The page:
Beyond personal contact with adherents of different religions, there’s the question of whether Canadians really know much about what the various faiths profess. Asked about their level of knowledge, 86 per cent said they have a “good basic understanding” of Christianity, compared to just 32 per cent who make the same claim regarding Islam, 18 per cent for Hinduism, 12 per cent for Sikhism, 32 per cent for Buddhism and 40 per cent for Judaism. In fact, it’s a stretch to imagine that a third of Canadians really have a solid grounding in Islam. Or, to express that skepticism another way, is it likely that Canadians are much more likely to have a grasp of the basic tenets of Islam and Buddhism than of Sikhism and Hinduism?

More likely, the higher reported levels of “good basic understanding” actually represents superficial impressions gleaned from news reports, combined with images—both negative and positive—picked up from popular entertainment. Grenville pointed out that with common Old Testament roots, Christians, Muslims and Jews have a natural starting point for mutual understanding. As for Buddhism, he suggested the sixties cultural touchstones established good press. “Meditation, the Beatles, all these things that feel Buddhist, even if they’re not really Buddhist, feel friendly,” he said. “There haven’t been a lot of Buddhist wars.”

Muslims and Sikhs might well envy that vibe. But Buddhism is more than an odd case—it shows that even a fast-growing religion can avoid rubbing Canadians the wrong way. The Buddhist population increased 84 per cent between 1991 and the 2001 national census. Still, that left the total Buddhist population at only about 300,000, or around one per cent of the population—far too small for most Canadians to have anything beyond fleeting direct contact with the religion. Even so, Buddhism’s favourability rating of 57 per cent is four points higher than Judaism, a religion with much deeper roots in Canada. Buddhism was the only religion, including Christianity, for which more than half of people who said they don’t have a friend of that faith held a favourable opinion of it anyway.

Even among those who profess a broad acceptance of other religions, the prospect of one of your children marrying someone from an unfamiliar background can be a test of tolerance. On this delicate question, though, the poll suggests a paradox. Although only 28 per cent said they have a generally favourable opinion of Islam, fully 39 per cent declared that they would find it acceptable for one of their children to marry a Muslim. The pattern follows for the other minority faiths: Canadians surveyed were more likely to say they would approve of one of their kids marrying a follower of a given religion than tended to view that religion favourably. So while only 30 per cent view Sikhs favourably, 39 per cent wouldn’t object to a child marrying one. Similarly, 41 per cent have a favourable opinion of Hinduism, but 46 per cent would find their child’s marriage to a Hindu acceptable.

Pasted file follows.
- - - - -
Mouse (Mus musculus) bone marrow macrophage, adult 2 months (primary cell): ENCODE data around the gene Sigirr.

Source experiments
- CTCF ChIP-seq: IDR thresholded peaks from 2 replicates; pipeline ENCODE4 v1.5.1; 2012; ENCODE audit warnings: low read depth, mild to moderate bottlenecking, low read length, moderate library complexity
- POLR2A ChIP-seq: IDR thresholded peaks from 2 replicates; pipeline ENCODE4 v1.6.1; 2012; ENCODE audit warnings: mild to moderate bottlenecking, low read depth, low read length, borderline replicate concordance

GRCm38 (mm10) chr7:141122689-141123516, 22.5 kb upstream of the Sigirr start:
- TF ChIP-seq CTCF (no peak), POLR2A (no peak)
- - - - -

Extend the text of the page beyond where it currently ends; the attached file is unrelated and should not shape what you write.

That pattern might signal an intriguing instinct to respect personal choice in marriage over misguided generalizations about religions. Still, the numbers hardly suggest open-armed tolerance: with respect to all three of Islam, Hinduism and Sikhism, less than half of those surveyed said they would find it acceptable for one of their children to marry a follower of those religions. For the marriage question, the results again suggest the usual stratification: Christianity is by far most widely accepted, followed by Judaism and Buddhism, with Islam, Hinduism and Sikhism facing the most negative feelings. A resounding 83 per cent would accept a child marrying a Christian, 53 per cent a Buddhist, and 56 per cent a Jew.

Overall, the findings suggest minority religions aren’t getting a fair shake from the majority. But there remain legitimate questions, even misgivings, about the relationship between mainstream believers and fringe extremists. Outsiders, including journalists, sometimes have trouble gauging how many Sikhs support groups that have sometimes resorted to terrorism in their quest to carve a separate state out of India. Earlier this month, for instance, portraits of the assassins of former Indian prime minister Indira Gandhi were reportedly on display in Surrey, B.C., at celebrations of Vaisakhi, the birth of Sikhism, and the images even appeared on T-shirts. Palbinder Shergill responds to questions about this sort of issue by making the simple, but fundamental, point that not everything a particular Sikh espouses should reflect on Sikhism as a whole.

Muslim groups also face a minefield of image challenges, which often flow from international affairs rather than domestic life. Gardee admits, for example, his organization’s campaign urging the federal government to bring home Omar Kahdr might convey the wrong impressions to some Canadians. After all, Khadr, the Canadian being held by the U.S. at the Guantánamo Bay detention facility, is the son of Ahmed Said Khadr, who was an al-Qaeda financier before he was killed in a gun battle in Pakistan in 2003. Other members of the Khadr family have made outrageous public comments. “Yes, some of the things his family have said have been troubling and outright disturbing,” Gardee said. “But as a Canadian citizen he still has rights. He’s a Canadian citizen and he’s a Muslim. That puts him squarely within our mandate to deal with.”

The problem of how to project a moderate face of Islam to a wider Canadian public is a pressing challenge. Within disparate Muslim communities—and the religion is anything but monolithic—the nature of mosque leadership is a subject of sometimes fierce debate. In fact, that argument is currently raging at Ottawa’s largest mosque, just a few minutes drive west of Parliament Hill. An imam recruited last year from Egypt to preach at the mosque is regarded by some who pray there as not fluent enough in English and too out of touch with modern Canadian society for the job. Others say he needs more time to find his place.